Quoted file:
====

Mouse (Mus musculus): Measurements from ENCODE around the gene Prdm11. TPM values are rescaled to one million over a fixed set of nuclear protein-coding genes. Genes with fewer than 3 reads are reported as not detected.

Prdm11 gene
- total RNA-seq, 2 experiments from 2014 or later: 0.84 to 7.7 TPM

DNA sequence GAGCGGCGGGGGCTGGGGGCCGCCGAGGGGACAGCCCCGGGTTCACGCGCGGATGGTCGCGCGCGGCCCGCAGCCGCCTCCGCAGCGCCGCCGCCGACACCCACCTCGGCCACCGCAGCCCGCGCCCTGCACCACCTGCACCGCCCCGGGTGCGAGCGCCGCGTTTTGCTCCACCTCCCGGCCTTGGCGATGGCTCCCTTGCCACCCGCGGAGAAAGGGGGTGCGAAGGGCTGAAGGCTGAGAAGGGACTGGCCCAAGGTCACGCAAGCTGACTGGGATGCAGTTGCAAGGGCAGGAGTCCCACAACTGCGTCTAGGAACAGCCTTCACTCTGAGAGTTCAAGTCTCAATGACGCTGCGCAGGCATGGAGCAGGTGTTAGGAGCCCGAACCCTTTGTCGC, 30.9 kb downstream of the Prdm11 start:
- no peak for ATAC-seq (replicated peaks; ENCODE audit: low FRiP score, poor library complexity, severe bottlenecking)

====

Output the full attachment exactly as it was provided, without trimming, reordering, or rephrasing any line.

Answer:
Mouse (Mus musculus): Measurements from ENCODE around the gene Prdm11. TPM values are rescaled to one million over a fixed set of nuclear protein-coding genes. Genes with fewer than 3 reads are reported as not detected.

Prdm11 gene
- total RNA-seq, 2 experiments from 2014 or later: 0.84 to 7.7 TPM

DNA sequence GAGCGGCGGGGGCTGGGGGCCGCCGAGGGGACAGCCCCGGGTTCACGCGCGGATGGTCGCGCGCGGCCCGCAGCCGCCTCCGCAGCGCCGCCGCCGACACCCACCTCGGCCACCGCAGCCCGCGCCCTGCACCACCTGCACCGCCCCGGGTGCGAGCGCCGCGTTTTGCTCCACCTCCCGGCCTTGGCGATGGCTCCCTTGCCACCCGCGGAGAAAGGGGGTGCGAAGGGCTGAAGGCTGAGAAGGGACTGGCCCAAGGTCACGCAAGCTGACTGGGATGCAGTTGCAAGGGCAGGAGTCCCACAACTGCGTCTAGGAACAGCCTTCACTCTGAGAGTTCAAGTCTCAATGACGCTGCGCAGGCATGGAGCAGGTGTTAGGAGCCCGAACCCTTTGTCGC, 30.9 kb downstream of the Prdm11 start:
- no peak for ATAC-seq (replicated peaks; ENCODE audit: low FRiP score, poor library complexity, severe bottlenecking)